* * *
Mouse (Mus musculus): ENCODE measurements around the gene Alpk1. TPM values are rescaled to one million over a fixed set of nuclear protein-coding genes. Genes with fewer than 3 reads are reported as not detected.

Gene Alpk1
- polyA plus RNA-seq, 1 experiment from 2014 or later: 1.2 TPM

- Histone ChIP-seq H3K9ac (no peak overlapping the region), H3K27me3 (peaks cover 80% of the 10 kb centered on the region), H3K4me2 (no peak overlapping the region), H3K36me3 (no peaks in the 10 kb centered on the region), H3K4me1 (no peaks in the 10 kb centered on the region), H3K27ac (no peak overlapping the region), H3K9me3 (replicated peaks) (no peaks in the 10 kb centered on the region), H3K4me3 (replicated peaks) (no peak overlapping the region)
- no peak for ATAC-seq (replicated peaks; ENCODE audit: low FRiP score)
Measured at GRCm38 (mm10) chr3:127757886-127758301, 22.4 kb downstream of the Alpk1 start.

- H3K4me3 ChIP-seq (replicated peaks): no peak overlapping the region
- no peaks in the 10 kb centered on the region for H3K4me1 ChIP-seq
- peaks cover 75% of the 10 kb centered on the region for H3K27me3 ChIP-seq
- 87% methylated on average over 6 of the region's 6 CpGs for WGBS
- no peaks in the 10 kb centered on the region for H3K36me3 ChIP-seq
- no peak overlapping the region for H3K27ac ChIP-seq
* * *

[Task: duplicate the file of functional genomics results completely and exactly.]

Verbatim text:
Mouse (Mus musculus): ENCODE measurements around the gene Alpk1. TPM values are rescaled to one million over a fixed set of nuclear protein-coding genes. Genes with fewer than 3 reads are reported as not detected.

Gene Alpk1
- polyA plus RNA-seq, 1 experiment from 2014 or later: 1.2 TPM

- Histone ChIP-seq H3K9ac (no peak overlapping the region), H3K27me3 (peaks cover 80% of the 10 kb centered on the region), H3K4me2 (no peak overlapping the region), H3K36me3 (no peaks in the 10 kb centered on the region), H3K4me1 (no peaks in the 10 kb centered on the region), H3K27ac (no peak overlapping the region), H3K9me3 (replicated peaks) (no peaks in the 10 kb centered on the region), H3K4me3 (replicated peaks) (no peak overlapping the region)
- no peak for ATAC-seq (replicated peaks; ENCODE audit: low FRiP score)
Measured at GRCm38 (mm10) chr3:127757886-127758301, 22.4 kb downstream of the Alpk1 start.

- H3K4me3 ChIP-seq (replicated peaks): no peak overlapping the region
- no peaks in the 10 kb centered on the region for H3K4me1 ChIP-seq
- peaks cover 75% of the 10 kb centered on the region for H3K27me3 ChIP-seq
- 87% methylated on average over 6 of the region's 6 CpGs for WGBS
- no peaks in the 10 kb centered on the region for H3K36me3 ChIP-seq
- no peak overlapping the region for H3K27ac ChIP-seq